Even if you don't agree that's possible -- maybe especially if you don't -- go listen to the podcast (I think it may also be on YouTube) and see. D&D is not a setting. D&D isn't even the standard monsters in the Monster Manual.

There's a value in having a shared experience -- it's great for people to swap stories about Phandalin or the Tomb of Horrors or meeting Meepo in the Sunless Citadel -- but you can strip D&D way down to its chassis and it's still D&D. Think of it like a car: You can enjoy a stock experience where you drive a car just as it was sold by the dealership, or you could go down to the chassis and turn it into a funny car or a hot rod -- but it's still a car, even if it no longer looks like the Honda Civic the dealership sold.
 

Umbran

Mod Squad
Staff member
Or can you?

It would seem to me that the empirical evidence of over four decades of how we talk about and approach the game makes the answer to that question a resounding, "Yes!"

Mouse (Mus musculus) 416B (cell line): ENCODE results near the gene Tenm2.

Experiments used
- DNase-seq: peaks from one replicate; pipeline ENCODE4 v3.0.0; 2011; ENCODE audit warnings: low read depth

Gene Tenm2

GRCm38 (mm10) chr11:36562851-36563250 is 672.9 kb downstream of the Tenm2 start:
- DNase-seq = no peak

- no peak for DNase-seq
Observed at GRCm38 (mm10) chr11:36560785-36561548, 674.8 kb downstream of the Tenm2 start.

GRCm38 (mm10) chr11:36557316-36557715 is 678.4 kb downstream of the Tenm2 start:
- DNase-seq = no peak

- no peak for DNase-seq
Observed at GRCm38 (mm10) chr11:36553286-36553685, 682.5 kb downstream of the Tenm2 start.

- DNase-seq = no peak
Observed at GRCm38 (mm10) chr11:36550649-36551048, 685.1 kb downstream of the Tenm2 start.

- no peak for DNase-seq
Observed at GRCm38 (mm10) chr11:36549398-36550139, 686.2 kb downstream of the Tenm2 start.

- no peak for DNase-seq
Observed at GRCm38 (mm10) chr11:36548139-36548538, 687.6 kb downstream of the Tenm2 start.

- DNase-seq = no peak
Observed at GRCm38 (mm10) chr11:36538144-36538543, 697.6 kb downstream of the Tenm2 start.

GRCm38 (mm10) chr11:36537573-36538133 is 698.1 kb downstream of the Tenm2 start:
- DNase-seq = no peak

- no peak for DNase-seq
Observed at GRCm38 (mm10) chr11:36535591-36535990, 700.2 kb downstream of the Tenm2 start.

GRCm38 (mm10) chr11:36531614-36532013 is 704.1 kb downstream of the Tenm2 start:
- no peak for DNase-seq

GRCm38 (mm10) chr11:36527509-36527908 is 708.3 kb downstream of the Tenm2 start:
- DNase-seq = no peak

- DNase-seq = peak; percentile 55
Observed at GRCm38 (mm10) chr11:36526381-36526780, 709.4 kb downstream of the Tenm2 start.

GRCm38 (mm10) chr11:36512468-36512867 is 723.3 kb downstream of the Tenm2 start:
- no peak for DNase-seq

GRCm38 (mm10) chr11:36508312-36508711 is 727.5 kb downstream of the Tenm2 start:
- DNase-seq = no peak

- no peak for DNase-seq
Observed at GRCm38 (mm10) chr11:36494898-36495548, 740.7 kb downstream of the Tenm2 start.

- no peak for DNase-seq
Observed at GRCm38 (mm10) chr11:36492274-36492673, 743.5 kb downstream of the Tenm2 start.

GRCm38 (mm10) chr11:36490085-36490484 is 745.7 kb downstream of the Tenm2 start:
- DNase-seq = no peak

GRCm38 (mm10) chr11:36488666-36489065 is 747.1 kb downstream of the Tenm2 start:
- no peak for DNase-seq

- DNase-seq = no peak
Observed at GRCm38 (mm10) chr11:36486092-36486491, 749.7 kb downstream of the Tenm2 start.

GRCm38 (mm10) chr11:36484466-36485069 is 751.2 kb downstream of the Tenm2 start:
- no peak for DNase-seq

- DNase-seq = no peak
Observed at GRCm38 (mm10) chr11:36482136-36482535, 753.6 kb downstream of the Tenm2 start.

If you really want to set up some arbitrary lines in the sand for what is, or is not, D&D, that don't match the behavior of hundreds of thousands of players over multiple generations, you can do that. Have fun.
 


5e has been an intensely nostalgia-driven edition. Over half of the adventures are call backs to classic modules, and even PHBII and MMII type books are titled with the names of famous greyhawk and fr npcs. I mean, they're publishing 3 "classic" campaign settings in the next couple of years. So I don't think it's the case that wotc doesn't care about older players. Maybe they fail in their attempt to be all things to all people.
I would argue that 5e started out intensely nostalgia driven, but shortly after the popularity spiked and they started getting a lot more new fans, and especially in the last year or so as the social climate has changed, more and more the products have been pushing for the new folks instead, and the older generation of fans are being left behind if they don't like the direction they're going. Old IP usage has more to do with brand recognition than anything else.
 

Umbran

Mod Squad
Staff member